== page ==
Monday, December 3, 2012

Steal, Repackage, Give

I read a quote the other day in a psychology book attributed to Buddhist monks. I plan rip it out of context, reposition it into a Christian context, and then explain how it makes sense of my life up to this point.

"Act always as if the future of the universe depended on what you did, while laughing at yourself for thinking that whatever you do makes any difference."

They certainly nailed it. On the one hand, if we don't think what we do matters, it is easy to either fall into a dark depression or live a life of aimless hedonism. (In which case you need to read Kierkegaard to help make sense of your life.) On the other hand, if we assume that EVERYTHING we do matters to the utmost we will quickly become self-righteous, self-absorbed or both. Or we will be frozen like Buridan's Ass (aka donkey) who doesn't do anything because there is no rational reason to choose between two equal goods.

A few years ago, for example, I came across The Better World Handbook and adopted many of its concepts as a new way to live as a responsible Christian disciple. (Weird, I know.) It had practical tips on how not to support companies that are systematically destroying the environment while also destroying the dignity of their own workers. I learned how to find companies that exist not solely for profit but for greater causes. (Which is why to this day I support Patagonia.) I learned how and why to support the local economy, to severely curtail intentional exposure to negative advertising and received encouragement for riding my bike to work. I felt like in doing these things, I was living a more faithful life, and it was fun to orient everything around the goal of becoming a more responsible consumer. I woke up every day refreshed and ready to meet the world head on.

But two problems quickly emerged. First, the novelty wore off. After a while it was easier to fudge a little hear and there--so what if I forgot to recycle this or that? Was this company really that much better than that one?

And more importantly, I began to think that what I did wouldn't make any difference. I went to a Greenpeace meeting (also weird, but they had free food and it was a nice day...didn't ram any whalers though, it was in Sioux Falls) and the only thing I learned was that corporations are doing so much bad stuff to the environment that what I do doesn't matter. And the story about saving the starfish ("because it matters to this one") has lost all its romantic appeal.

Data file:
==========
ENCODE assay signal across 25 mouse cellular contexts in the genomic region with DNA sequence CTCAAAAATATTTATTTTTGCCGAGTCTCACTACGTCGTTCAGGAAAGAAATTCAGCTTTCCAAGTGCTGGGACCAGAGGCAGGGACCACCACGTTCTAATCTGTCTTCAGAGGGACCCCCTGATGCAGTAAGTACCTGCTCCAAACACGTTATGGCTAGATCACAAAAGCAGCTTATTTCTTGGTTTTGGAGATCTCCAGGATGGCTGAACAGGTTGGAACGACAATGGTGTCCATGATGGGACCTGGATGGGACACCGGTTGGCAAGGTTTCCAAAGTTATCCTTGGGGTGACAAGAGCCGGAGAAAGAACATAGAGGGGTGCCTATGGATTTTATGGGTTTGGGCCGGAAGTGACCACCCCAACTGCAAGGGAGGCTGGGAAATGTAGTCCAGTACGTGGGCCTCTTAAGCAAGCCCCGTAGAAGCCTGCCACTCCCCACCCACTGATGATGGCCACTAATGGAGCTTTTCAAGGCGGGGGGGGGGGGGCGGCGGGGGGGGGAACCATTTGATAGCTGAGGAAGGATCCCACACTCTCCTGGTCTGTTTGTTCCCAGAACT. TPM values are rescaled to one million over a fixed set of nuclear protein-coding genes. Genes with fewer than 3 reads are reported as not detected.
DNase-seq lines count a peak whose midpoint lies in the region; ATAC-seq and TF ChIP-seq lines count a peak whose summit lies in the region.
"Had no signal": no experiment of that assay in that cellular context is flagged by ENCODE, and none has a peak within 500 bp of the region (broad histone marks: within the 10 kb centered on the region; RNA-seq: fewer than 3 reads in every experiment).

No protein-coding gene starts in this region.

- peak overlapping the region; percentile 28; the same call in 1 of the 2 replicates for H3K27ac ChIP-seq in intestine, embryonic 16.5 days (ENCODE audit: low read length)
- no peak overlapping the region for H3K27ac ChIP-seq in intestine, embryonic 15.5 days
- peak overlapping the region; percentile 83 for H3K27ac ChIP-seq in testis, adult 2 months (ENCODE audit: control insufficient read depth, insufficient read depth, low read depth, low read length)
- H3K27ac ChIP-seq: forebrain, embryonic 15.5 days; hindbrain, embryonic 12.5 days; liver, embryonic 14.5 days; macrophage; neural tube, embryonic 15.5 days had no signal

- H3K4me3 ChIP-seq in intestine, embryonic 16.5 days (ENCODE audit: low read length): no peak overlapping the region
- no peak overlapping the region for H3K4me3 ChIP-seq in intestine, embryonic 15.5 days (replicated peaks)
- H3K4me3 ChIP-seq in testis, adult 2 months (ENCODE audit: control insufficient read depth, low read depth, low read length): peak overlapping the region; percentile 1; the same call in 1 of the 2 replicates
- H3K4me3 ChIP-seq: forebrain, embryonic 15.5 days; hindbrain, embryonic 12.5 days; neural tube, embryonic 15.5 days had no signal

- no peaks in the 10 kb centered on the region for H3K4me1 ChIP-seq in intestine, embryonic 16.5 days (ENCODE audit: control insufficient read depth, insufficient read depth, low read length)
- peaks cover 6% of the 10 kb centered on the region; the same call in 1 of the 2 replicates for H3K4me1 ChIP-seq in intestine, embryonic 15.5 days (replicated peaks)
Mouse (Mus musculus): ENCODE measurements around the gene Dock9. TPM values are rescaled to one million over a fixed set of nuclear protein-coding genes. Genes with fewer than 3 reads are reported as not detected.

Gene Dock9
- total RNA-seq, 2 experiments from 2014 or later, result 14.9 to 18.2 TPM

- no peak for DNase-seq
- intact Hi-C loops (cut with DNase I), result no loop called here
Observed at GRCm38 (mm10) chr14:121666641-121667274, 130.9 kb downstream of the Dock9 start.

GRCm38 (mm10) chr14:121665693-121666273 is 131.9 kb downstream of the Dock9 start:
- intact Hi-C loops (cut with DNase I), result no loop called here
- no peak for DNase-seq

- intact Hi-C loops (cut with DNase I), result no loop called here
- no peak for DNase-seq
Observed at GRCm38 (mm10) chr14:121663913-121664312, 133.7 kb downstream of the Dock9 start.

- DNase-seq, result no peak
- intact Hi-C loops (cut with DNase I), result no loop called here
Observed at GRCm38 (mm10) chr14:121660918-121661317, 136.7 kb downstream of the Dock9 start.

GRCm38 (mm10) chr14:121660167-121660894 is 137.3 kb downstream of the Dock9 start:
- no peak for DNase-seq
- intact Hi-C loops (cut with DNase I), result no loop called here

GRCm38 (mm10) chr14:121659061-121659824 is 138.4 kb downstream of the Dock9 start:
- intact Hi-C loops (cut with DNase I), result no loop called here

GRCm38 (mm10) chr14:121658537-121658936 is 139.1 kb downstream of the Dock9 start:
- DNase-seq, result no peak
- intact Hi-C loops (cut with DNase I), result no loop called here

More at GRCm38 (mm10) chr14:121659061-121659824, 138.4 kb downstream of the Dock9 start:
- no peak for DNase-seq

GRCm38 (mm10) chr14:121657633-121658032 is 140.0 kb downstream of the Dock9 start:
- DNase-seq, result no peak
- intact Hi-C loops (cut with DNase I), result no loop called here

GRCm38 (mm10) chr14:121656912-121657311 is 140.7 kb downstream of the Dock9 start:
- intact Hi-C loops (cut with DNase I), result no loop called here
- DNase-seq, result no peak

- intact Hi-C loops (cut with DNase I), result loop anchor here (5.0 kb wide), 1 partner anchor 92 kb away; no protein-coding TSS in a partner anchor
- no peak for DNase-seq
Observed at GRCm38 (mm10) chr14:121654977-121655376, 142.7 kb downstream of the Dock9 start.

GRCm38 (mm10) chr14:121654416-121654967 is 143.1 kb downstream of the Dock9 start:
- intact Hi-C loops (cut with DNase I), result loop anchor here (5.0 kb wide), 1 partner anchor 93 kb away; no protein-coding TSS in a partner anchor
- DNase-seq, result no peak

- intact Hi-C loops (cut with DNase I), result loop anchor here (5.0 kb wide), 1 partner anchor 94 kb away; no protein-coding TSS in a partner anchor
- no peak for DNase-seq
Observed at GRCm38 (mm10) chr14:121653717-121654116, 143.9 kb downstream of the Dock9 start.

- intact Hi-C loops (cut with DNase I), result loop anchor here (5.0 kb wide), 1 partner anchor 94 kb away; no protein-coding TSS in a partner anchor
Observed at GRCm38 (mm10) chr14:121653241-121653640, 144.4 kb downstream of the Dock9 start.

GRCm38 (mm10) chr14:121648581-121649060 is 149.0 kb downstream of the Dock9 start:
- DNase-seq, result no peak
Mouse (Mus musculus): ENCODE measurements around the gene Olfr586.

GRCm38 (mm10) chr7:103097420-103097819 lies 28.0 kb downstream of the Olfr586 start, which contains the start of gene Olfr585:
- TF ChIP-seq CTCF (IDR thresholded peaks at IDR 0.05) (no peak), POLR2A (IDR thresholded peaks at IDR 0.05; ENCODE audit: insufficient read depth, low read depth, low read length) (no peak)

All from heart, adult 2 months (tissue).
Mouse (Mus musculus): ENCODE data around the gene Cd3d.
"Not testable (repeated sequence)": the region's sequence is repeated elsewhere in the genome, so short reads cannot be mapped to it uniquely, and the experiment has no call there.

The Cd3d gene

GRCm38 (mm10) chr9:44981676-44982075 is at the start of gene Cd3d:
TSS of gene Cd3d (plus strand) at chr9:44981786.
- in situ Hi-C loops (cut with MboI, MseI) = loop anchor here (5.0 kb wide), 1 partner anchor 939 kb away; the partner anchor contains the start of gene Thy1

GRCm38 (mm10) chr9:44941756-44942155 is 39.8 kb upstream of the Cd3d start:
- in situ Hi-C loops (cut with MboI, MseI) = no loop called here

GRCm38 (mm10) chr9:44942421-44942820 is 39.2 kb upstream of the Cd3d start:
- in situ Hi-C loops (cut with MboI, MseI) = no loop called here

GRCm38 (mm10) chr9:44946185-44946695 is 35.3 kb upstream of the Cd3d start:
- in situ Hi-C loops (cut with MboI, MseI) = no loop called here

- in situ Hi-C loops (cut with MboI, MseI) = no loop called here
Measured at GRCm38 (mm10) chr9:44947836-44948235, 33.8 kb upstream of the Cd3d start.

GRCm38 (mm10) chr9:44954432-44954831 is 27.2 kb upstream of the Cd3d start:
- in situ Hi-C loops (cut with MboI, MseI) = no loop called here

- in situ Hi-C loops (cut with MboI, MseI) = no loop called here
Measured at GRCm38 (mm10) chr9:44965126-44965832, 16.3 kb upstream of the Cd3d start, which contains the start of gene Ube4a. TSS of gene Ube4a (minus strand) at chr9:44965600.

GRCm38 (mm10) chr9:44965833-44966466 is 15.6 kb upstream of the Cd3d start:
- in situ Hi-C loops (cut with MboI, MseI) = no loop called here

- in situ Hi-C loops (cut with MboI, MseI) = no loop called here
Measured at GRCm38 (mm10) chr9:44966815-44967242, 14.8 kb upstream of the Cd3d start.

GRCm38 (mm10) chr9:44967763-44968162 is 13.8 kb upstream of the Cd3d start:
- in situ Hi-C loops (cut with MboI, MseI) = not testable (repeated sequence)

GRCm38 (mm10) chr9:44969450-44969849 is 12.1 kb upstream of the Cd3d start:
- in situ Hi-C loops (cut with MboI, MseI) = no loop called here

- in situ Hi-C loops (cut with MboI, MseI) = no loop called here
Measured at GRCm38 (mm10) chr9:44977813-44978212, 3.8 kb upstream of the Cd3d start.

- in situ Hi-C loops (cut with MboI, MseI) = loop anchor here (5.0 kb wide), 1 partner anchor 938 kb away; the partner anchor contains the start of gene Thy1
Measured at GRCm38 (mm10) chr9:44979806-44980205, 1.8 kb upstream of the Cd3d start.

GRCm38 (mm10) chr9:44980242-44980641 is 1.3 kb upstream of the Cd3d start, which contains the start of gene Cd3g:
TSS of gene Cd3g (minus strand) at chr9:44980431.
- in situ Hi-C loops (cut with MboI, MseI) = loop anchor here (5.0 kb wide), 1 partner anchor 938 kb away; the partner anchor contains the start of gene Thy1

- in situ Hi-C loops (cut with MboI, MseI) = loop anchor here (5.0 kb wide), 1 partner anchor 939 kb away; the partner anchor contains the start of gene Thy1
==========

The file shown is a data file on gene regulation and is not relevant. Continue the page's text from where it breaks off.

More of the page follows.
As this relates to family life--I am a better dad (and husband) when I am including my family in a mission. Of course we have as a mission to follow God to the best of our ability. But unless we put flesh on that mission, it's just words. I once asked a group of seminary students to name one thing they did in the last week because they are Christians (not including attending class) and they struggled to do it. No, they utterly failed. When I am actively serving others and doing all those things I mentioned above, I'm a much better leader for my family.

So here's where the Buddhist monks come in. I think they got it exactly right. It doesn't matter how much "difference" you are making. But to live a faithful life means living a faithful life. It means choosing something and doing it/seeking it the best you can. For me, I choose to support local farmers, eat organic food, purchase fair trade items, make entertainment for myself and friends, try to avoid companies that I know are doing terrible things and so on. And just because I often fail/fall short of my own standards AND what I do doesn't seem to make a difference, I can still feel like I am caught up in something bigger than myself. I am faithfully seeking God. And I can laugh at my own futile efforts. Because I can either cry or laugh. And I'd rather laugh.

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